January 2007 Reflection

So we left off at Thanksgiving. My fiancé, Jeff, was over, and we went to Paris for a few days. The Lourve was unbelievable, so much so that I begrudgingly might have to consider it more grand that the Vatican Museums. We wandered around for a solid eight hours only to get on a plane with our feet very thankful that we were sitting.

Thanksgiving Day, Jeff and I made a turkey dinner of sorts in my dorm kitchen and then went to see Casino Royale. I was really happy that all of the Mitchells assembled in Dublin the next day so I could introduce them to Jeff before he went home. As a group we pooled our talents to come up with an amazing belated Thanksgiving Dinner, and Trina didn’t even kill us with the turkey and potatoes as she had threatened. We always have such a good time in each other’s company, and I am really looking forward to the two trips this coming semester that will be outside of Dublin.

The new Mitchell class members were announced, and my alma mater was well represented!! I personally knew both winners and am really psyched for them. I also enjoy being contacted by them and the new Mitchell who is coming to do my program here at DCU. It is nice to help, and nicer still to know what a help it really is (Thanks Brit!).

Back in class, the first semester wound down. I’ve been trying to come to grips with a certain dichotomy all semester. The Irish like Americans, but you’d never know it if you walked into one of my classes and listened in for 10 minutes. Granted, my program is very much a foreign policy/international relations all to do with the high security matters of war and peace. And I might understand the wrath if it were just aimed against the current administration, but it seemed to go much further. In my last class of the semester though, my professor opened the floor to a public airing of emotions, and I think I may have a good idea about what is going on.

It isn’t really that the Irish hate all American foreign policy. Ireland is a neutral country and an intelligent one. America is an open country whose every move is fodder for immediate examination and critique. This touches on two very Irish truths. First, the Irish are inquisitive and love to debate. They will question every move of the US as superpower, not out of spite, but out of a true desire to get to the heart of the matter. Second, Ireland considers itself a close friend of the United States and therefore feels, in the manner that only close friends and allies can, obligated to let the US know when it disagrees.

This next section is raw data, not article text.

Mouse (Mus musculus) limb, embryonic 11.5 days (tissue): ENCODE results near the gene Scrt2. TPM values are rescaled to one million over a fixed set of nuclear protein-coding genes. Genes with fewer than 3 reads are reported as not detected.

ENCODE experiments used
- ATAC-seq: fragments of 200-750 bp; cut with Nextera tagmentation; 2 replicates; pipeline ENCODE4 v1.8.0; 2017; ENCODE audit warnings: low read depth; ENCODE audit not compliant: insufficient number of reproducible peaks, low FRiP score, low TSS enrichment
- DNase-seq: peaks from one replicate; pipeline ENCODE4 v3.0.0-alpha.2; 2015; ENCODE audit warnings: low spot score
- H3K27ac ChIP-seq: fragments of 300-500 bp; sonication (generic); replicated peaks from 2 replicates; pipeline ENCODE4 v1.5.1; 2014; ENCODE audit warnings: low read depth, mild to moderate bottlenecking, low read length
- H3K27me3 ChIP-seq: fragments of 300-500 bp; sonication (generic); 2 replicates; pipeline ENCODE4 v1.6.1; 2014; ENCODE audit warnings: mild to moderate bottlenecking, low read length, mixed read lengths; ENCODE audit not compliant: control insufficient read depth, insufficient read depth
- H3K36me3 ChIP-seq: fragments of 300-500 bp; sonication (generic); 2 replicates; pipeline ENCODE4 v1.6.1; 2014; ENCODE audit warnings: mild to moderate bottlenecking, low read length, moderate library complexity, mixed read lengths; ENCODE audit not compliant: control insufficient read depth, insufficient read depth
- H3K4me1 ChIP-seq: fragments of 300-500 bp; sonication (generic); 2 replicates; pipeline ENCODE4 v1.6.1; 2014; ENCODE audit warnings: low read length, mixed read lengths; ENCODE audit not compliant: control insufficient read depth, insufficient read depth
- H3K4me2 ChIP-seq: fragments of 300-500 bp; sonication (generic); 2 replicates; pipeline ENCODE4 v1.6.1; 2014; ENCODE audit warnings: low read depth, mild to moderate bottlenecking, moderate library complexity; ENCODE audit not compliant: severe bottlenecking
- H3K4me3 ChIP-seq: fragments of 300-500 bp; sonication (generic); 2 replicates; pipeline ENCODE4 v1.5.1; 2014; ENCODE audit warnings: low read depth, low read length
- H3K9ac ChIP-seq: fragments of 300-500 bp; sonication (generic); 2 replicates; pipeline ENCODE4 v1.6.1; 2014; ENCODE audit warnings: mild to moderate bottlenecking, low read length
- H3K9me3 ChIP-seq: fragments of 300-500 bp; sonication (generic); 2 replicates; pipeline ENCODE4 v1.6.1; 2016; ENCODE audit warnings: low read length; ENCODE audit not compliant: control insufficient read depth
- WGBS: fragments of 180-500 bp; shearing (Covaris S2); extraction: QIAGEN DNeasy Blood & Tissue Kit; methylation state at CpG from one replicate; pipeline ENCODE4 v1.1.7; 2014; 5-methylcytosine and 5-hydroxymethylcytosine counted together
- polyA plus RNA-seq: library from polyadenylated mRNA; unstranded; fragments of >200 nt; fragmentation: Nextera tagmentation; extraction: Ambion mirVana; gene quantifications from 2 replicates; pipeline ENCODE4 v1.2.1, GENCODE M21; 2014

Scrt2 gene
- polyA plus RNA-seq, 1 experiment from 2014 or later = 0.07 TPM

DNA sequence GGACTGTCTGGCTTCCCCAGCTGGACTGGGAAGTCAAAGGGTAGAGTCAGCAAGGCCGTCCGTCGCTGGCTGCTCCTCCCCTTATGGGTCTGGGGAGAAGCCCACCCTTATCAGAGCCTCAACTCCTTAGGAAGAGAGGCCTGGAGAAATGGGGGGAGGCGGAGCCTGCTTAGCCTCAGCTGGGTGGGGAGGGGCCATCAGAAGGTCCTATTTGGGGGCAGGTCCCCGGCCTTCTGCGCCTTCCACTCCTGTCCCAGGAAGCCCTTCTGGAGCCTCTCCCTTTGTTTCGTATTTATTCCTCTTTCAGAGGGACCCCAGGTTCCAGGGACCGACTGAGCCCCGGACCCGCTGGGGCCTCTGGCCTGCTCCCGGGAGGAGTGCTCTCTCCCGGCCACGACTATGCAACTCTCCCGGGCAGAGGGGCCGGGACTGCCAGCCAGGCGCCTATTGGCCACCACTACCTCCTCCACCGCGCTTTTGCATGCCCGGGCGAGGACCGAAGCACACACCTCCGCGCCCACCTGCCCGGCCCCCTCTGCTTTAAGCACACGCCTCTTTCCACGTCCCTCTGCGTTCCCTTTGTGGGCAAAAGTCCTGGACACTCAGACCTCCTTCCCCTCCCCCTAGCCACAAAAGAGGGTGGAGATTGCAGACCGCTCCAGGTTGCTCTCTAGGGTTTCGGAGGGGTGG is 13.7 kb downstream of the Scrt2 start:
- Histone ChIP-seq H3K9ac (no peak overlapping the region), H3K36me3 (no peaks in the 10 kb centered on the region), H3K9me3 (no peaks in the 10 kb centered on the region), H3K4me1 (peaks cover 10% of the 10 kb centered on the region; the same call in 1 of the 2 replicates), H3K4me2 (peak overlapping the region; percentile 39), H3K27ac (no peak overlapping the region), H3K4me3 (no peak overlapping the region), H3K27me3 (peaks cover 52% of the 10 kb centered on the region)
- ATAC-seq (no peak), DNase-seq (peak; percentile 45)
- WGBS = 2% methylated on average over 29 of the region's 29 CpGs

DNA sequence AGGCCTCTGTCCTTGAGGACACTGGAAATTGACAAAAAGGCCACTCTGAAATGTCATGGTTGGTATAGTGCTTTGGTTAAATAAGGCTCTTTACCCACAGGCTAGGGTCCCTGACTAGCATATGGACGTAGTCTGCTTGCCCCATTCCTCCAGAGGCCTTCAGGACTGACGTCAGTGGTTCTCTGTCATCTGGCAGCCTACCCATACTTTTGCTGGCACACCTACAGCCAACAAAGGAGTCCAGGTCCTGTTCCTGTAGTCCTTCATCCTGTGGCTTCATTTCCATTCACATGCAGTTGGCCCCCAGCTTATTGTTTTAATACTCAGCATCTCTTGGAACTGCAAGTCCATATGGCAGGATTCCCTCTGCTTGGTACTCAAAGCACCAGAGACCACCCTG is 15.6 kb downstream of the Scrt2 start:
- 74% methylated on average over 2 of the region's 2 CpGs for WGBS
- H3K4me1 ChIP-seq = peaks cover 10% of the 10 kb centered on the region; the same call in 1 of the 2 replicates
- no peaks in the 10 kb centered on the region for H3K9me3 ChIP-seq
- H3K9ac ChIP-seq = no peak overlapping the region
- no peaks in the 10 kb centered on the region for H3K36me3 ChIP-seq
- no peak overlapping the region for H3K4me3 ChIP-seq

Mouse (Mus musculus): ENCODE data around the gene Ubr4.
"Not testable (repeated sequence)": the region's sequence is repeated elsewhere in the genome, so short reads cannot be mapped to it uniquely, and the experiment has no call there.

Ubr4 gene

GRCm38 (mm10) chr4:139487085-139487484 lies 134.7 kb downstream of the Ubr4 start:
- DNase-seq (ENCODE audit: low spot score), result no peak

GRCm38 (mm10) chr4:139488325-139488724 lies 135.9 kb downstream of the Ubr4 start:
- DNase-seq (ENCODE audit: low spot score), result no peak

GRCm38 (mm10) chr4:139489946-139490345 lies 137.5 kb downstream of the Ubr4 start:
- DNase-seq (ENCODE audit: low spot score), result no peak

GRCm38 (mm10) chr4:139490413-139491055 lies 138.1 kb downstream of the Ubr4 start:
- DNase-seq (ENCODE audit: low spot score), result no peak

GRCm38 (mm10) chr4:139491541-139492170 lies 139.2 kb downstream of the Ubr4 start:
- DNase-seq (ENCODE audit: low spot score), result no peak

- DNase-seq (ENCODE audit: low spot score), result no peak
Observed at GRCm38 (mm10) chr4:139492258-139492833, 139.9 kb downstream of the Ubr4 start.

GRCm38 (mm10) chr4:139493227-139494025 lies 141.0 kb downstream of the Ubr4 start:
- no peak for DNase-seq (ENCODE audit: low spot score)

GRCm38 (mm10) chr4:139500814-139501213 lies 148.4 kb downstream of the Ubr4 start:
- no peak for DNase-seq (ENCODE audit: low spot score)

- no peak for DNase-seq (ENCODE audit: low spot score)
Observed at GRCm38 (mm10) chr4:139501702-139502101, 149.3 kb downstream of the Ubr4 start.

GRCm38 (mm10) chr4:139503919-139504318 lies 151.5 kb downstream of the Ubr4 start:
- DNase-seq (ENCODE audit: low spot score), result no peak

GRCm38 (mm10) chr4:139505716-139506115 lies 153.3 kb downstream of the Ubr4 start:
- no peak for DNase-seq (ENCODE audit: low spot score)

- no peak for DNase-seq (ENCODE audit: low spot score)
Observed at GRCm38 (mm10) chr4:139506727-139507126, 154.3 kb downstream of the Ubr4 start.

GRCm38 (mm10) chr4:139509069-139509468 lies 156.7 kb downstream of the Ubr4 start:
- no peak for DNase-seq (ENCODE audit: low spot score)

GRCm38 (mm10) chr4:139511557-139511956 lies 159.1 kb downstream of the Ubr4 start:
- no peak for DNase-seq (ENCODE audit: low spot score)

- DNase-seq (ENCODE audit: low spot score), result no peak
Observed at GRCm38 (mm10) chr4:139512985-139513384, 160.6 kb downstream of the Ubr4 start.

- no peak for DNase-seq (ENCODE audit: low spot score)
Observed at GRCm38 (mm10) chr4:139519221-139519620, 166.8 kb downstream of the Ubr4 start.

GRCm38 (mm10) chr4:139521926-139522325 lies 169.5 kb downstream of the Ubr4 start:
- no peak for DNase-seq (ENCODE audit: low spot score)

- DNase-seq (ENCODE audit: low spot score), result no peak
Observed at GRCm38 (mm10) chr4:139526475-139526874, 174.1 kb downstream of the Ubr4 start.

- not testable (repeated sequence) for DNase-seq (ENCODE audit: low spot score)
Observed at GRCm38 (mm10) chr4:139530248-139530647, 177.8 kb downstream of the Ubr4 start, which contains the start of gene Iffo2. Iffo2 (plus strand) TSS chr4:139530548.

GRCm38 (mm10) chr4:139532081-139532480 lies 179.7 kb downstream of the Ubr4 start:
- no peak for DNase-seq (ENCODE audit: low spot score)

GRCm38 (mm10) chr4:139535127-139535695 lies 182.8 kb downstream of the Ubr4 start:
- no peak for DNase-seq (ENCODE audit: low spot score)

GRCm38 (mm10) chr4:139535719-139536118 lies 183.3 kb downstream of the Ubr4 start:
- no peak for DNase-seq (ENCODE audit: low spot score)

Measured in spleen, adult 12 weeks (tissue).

I went back to the States after lectures ended. I made good on my desire to finish all of my finals papers before I left, and so now I have but one final exam in International Law and the Use of Force on January 18th. I joined my extended family in Florida for Christmas where Jeff came and met us after visiting his own family. It was a tough holiday as weeks before, my beloved grandmother passed away, and we were there to celebrate her funeral. Still, I love my family like none other, and we did as we always do – get through things together.

I then went back to DC for two weeks. It is now official, Jeff and I get married in the chapel on Georgetown’s campus August 16th, 2008. Our friends threw us a lovely engagement party right before I hopped on a plane back to Dublin. Now it is time to buckle down and get ready for an exam, and then it is off to Palermo and Rome to collect a few sources I’ll be needing to get started on my dissertation.

I’m really looking forward to the new semester and what look to be very engaging courses as well as an involved travel itinerary!

This entry was posted in Class of 2007, Dublin City University and tagged , , , , , , . Bookmark the permalink.